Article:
This Hamiltonian popped up when I was reading an article, as a reference(wikipedia): http://en.wikipedia.org/wiki/Jaynes–Cummings_model#cite_note-1 I don't understand why the Hamiltonian [itex]\hat H_{atom}[/itex] and [itex]\hat H_{int}[/itex] look the way they are. Usually we we just take a classical Hamiltonian and "operatorize" it, but I fail to see the classical counterpart for [itex]\hat H_{atom}[/itex] and [itex]\hat H_{int}[/itex]
[itex]\hat H_{atom}[/itex] is just a generic two-level system. Therefore in the easiest case you get just two energy levels at [itex]E_{1/2}=\pm\hbar \omega[/itex]. The interaction Hamiltonian just describes the interaction between the bosonic light field and this two-level system. The energy-conserving terms of [itex]\hat E \hat S[/itex] describe the destruction of a photon combined with the simultaneous excitation of the two-level system and the creation of a photon combined with the simultaneous transition of the two-level system from the excited to the ground state.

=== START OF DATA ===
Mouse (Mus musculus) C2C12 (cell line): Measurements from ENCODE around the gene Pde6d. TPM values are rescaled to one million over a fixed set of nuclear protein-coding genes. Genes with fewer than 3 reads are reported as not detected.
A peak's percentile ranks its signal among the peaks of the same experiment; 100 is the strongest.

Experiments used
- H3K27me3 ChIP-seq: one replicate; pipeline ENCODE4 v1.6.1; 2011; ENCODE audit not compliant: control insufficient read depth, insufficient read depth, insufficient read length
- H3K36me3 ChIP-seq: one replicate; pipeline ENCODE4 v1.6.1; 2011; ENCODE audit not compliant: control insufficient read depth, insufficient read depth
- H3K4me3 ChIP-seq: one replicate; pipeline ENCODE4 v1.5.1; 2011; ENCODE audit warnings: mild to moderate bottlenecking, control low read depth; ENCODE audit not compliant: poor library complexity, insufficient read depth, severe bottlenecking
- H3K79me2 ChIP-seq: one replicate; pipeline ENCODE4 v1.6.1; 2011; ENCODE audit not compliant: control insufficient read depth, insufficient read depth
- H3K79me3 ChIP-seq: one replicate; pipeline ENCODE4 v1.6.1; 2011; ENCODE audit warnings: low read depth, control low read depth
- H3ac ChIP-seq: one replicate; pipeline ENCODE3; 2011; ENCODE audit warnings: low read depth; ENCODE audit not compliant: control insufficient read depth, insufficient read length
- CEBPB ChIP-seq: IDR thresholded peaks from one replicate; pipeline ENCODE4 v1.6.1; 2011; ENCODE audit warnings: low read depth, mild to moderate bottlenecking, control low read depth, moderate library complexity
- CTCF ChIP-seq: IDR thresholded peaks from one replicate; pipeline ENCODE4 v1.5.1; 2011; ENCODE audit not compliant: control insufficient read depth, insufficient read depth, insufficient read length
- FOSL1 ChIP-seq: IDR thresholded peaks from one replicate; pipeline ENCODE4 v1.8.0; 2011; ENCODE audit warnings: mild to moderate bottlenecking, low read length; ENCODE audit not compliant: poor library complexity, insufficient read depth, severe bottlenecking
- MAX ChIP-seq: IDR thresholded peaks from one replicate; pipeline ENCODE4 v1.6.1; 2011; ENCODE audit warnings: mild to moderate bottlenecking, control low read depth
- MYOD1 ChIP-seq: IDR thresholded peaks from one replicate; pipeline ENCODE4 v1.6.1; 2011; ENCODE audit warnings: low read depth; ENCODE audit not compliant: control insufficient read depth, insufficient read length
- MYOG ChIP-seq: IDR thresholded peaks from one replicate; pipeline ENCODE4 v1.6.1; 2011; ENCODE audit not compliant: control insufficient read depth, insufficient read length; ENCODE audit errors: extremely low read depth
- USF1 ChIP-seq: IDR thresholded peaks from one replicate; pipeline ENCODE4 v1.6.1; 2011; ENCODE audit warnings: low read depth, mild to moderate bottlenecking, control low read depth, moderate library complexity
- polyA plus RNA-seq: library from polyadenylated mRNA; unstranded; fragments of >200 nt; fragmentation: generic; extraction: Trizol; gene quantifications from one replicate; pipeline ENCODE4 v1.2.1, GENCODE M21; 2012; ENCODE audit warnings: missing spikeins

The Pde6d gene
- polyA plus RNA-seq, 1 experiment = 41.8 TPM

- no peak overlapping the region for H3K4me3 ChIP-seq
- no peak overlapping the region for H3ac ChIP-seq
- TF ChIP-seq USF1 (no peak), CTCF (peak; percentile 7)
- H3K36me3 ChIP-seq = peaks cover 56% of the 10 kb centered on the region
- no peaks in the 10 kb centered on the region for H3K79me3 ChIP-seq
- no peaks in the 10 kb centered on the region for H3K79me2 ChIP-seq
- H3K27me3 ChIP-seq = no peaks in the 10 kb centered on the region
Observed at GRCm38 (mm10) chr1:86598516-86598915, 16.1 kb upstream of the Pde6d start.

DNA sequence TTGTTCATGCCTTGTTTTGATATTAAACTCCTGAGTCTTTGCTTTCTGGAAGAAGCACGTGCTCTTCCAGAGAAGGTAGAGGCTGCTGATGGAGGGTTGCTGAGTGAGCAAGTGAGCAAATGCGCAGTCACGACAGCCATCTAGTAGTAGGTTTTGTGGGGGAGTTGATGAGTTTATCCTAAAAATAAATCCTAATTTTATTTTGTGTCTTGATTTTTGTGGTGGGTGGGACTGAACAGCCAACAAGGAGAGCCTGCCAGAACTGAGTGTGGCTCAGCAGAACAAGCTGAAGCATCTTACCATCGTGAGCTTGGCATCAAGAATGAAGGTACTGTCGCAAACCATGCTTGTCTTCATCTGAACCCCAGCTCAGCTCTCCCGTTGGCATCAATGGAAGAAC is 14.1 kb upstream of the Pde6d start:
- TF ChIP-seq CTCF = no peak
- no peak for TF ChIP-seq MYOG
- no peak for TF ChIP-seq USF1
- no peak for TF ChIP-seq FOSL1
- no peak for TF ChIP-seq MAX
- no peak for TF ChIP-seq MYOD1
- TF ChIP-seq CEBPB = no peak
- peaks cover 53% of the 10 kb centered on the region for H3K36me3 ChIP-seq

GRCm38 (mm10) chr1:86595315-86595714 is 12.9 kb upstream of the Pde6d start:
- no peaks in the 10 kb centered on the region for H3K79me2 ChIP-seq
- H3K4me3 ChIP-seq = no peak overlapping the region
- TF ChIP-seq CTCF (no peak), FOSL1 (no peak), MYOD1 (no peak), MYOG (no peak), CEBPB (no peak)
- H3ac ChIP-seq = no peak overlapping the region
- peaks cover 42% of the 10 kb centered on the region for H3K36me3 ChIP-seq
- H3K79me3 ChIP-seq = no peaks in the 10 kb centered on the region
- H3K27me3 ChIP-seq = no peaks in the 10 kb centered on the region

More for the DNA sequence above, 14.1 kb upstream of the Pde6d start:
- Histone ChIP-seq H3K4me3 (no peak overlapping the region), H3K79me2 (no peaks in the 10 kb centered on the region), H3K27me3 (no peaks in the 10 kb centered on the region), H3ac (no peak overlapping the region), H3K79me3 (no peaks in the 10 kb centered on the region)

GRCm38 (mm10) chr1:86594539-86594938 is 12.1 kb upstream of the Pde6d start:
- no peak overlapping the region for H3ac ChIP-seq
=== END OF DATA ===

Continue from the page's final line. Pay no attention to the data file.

I can't see the physics you said form [itex]\hat E \hat S[/itex]. Actually I did find something more elaborate on this: http://uncw.edu/phy/documents/Shafer499Talk.pdf But I don't understand the content on page 27, i.e. why are those four equations the defining properties of a dipole operator, the author gave a handwaving reason "The dipole operator is responsible for “moving” the atom between energy levels.", but I don't really see why it has to be the way it is. EDIT: I think I understand now, the author is probably referring to dipole transition.